The shop is a modest one on the Rue Saint-Antoine, a few blocks west of the Bastille. Outside, a chalkboard describes the current state of the cheeses, which when we arrived were benefiting from the fresh spring grasses. Inside, it’s a gauntlet. Rows of cheese flank you, and though there aren’t many, each has a place and a placard. The smaller cheeses are piled in pyramids or baskets, and the larger ones subtly glow with more shades of butter and cream than you knew existed. If you linger around, you’ll see pictures of the caves where the cheeses are aged, for Pascal Trotte is also an affineur, which means he’s brought these cheeses to perfection.
But you probably won’t linger. The shop’s size, about the width of a grocery aisle, forces you onto one of the fromagers, who’s likely to gaze at you with that blank expectant look Parisians reserve for Americans: “I acknowledge you are human, but that is all I acknowledge.”
That, at least, is how we interpreted the look of the striking corvine man in his late forties who may or may not have been Pascal Trotte.
My love is the one of us who has French, so she asked about the cheeses as I looked on with Pavlovian anticipation and feigned indifference. It didn’t go well. For the last few years she’d been reading Zola and Balzac, not confronting fromagers. After we left, she translated the exchange:
“I was hoping you might be able to help me. We’d like to buy a cheese, but we don’t know very much. Could you please help me to buy a cheese made from the milk of a horse?”
The man remained stony faced. “That does not exist.”
“Perhaps you mean goat?”
Love laughed, “Of course, yes.”
The man did not. “What are you looking for? What do you like?”
Love got flustered.
“Perhaps a soft cheese?”
“Yes. Or a hard one.”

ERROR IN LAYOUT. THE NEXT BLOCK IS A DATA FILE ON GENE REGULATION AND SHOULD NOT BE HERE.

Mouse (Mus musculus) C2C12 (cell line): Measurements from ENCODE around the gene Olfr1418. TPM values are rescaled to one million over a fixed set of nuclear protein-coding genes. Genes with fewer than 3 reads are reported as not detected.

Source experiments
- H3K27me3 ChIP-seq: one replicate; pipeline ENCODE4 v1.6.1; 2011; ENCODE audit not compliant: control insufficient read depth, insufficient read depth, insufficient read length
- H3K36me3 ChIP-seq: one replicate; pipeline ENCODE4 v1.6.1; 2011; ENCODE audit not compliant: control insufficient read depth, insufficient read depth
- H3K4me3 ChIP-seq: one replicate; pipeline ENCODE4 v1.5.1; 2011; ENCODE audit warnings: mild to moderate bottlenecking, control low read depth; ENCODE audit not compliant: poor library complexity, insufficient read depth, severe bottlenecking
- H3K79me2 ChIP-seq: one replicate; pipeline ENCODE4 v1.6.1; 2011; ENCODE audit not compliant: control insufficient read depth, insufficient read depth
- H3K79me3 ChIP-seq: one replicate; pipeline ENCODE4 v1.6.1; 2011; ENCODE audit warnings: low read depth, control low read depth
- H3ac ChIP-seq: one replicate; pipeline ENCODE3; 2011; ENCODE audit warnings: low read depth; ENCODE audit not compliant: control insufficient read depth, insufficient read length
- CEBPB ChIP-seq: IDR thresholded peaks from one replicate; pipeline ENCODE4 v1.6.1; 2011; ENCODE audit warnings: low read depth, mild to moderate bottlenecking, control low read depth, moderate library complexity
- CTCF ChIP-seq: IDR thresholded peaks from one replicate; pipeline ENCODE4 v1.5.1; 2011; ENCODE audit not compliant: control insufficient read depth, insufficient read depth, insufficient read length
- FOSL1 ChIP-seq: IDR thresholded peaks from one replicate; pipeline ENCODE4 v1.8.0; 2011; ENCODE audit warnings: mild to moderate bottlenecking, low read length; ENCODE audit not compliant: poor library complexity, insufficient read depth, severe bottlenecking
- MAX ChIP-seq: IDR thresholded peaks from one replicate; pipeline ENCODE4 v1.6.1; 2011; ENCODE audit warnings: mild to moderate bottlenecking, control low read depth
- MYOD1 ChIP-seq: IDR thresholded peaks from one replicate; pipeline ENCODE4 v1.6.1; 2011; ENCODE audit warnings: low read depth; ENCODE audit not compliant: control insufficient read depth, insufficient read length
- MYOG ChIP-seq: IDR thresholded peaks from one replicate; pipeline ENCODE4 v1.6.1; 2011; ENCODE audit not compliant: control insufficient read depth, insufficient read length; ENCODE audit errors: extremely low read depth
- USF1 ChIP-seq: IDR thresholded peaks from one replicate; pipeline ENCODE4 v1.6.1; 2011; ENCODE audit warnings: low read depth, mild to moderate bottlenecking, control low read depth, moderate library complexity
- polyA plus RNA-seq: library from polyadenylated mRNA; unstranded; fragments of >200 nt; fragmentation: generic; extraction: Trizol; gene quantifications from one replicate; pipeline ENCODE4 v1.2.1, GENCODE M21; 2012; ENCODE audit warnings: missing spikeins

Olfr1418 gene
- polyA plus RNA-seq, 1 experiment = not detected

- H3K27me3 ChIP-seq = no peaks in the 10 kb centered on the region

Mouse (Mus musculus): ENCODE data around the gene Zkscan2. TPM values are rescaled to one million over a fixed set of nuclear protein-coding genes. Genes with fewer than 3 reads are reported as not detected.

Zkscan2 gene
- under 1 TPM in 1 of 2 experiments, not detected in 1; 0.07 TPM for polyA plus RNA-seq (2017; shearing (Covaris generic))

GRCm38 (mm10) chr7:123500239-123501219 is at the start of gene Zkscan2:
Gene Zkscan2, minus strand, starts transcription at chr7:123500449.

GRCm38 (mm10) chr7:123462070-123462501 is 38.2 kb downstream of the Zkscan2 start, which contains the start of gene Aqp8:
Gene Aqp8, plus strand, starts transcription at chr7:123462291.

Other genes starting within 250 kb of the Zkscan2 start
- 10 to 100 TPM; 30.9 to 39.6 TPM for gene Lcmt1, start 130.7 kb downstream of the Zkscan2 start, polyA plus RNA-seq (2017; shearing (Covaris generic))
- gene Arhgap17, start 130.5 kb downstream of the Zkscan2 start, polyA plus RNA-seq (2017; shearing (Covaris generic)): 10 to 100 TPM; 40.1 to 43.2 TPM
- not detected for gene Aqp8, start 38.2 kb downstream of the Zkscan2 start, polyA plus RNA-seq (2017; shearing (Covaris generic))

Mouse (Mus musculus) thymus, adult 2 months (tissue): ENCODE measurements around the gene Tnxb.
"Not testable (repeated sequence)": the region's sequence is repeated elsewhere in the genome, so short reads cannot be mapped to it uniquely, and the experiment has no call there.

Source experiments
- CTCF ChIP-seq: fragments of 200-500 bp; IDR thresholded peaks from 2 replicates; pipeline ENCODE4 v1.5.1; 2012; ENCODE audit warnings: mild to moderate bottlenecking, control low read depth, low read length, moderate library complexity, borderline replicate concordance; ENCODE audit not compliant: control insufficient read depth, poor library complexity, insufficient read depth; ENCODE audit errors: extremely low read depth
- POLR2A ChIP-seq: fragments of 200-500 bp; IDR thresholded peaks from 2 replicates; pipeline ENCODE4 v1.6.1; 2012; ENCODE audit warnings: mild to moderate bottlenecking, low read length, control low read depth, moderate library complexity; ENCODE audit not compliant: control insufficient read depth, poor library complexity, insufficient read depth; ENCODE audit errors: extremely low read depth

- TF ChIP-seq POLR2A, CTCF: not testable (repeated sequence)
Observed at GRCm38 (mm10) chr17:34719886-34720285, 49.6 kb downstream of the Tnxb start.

“That sounds good.”
The man selected a cheese and squeezed it.
“Oh,” said love.
He selected a second cheese.
“Is that one different from the other?”
“They’re completely different.”
They were completely different, but neither was a Livarot.
“Thank you so much. Looks great. Thank you for your help.”
At this point, my love went to pay the man who may or may not have been Pascal Trotte and almost set down her purse on his cutting board. This evoked his one facial expression. It wasn’t bonhomie. Its deadliness presaged the Livarot.
My love needed a few days. The mortification she felt over asking for horse cheese had to dwindle before she could go back to the shop, and she needed to go alone because, as she explained, my unalloyed Americanness put too much pressure on her French accent. When she finally returned, she had a crinkle in her nose and a Livarot.
Stinky is not the right word for it. Exhumed might be. I have never seen a dug-up corpse, but I could now recognize the smell.
“I don’t know if I can eat this,” said love, sinuses weeping.
Livarot, as far as I can tell, should be eaten in a windy, open field. It’s in the shape of a disc, about the size of a clutch purse when it’s cut in half, and it has a tacky, hatched skin that’s as thick as a wet suit and pale peach in color. Inside the rind, it’s globular and buttery. The French have nicknamed it “The Little Colonel” because it comes circled by thin strips of raffia, but after tasting it, we dubbed it “The Gérard Depardieu” because it posed for us an enigma similar to the one surrounding the actor: why do the French find so alluring what strikes us as raunchy, hulking, and nearly grotesque? The cheese tasted rotten, “really wretched.” We wondered if we’d gotten it past its prime.